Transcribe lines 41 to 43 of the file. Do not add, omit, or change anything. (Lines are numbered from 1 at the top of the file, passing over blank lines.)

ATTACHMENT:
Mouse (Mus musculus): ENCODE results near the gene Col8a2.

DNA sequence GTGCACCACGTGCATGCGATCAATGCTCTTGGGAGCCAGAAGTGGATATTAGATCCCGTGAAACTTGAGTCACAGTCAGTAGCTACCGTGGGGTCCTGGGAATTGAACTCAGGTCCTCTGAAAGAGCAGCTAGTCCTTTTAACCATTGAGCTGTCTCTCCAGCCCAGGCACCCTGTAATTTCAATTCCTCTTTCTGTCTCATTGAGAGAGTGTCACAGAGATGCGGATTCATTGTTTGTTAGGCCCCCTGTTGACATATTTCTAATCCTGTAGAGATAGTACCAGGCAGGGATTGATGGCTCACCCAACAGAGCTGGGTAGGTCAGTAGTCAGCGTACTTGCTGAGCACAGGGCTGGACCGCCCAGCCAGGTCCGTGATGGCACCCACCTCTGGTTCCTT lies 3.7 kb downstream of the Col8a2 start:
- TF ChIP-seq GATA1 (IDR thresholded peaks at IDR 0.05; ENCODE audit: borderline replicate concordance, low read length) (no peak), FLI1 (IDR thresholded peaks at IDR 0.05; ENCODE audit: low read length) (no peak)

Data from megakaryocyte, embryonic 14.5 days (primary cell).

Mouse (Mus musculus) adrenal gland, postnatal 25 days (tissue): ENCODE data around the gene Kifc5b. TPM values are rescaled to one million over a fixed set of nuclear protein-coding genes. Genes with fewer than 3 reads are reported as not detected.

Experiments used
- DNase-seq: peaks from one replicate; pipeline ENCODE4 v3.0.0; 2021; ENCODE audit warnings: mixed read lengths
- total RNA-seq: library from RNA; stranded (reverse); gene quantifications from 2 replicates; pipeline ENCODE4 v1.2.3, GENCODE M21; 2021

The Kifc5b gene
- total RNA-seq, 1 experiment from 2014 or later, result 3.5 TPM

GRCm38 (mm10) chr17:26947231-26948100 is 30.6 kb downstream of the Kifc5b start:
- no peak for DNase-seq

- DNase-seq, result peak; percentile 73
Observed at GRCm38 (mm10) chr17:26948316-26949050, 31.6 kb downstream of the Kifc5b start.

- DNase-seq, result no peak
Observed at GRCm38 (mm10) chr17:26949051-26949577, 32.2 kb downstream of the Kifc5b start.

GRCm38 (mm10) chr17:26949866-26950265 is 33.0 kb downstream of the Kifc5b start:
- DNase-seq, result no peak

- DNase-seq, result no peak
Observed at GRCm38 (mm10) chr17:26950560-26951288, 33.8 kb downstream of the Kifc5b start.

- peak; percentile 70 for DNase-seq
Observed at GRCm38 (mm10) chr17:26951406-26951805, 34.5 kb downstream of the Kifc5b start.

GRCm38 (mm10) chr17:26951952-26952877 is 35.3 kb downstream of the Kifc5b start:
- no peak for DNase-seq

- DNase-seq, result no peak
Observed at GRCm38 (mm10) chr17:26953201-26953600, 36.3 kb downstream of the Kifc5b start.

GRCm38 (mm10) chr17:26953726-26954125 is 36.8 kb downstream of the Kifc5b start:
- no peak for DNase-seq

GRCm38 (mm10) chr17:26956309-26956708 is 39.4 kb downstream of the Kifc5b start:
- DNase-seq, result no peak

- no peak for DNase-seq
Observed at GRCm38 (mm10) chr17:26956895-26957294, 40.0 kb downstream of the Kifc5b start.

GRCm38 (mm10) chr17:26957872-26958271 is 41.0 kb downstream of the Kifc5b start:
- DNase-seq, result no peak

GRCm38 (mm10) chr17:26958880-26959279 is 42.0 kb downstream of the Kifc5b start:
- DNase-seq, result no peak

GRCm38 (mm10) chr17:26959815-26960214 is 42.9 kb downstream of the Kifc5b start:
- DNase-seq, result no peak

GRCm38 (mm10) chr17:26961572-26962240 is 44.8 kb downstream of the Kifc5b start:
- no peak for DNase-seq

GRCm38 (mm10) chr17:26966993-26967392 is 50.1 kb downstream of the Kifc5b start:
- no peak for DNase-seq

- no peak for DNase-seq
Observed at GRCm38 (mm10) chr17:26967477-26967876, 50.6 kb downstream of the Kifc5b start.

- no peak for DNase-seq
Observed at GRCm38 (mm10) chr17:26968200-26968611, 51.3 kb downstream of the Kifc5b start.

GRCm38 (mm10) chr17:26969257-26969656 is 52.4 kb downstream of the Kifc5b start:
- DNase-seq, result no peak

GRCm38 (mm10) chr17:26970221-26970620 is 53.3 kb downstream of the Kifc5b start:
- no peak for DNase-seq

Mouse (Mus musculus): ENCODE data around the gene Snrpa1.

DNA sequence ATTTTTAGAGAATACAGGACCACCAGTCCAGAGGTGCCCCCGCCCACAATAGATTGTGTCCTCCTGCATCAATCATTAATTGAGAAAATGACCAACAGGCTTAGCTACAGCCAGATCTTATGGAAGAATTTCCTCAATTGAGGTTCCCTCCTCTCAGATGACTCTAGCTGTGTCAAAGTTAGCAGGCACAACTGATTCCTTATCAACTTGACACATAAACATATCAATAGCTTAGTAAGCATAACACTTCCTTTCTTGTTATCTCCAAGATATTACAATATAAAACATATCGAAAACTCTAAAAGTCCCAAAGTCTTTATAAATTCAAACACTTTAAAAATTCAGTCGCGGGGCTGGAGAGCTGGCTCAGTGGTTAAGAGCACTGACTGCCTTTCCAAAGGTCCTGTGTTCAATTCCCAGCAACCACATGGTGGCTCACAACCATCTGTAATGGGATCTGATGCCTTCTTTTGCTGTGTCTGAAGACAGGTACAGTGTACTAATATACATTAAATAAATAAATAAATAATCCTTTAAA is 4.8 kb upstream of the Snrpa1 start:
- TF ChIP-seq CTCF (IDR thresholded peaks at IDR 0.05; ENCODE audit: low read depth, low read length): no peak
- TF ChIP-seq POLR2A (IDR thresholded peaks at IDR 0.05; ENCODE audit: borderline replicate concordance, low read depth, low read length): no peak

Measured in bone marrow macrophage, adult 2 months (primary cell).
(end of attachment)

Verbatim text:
GRCm38 (mm10) chr17:26966993-26967392 is 50.1 kb downstream of the Kifc5b start:
- no peak for DNase-seq

- no peak for DNase-seq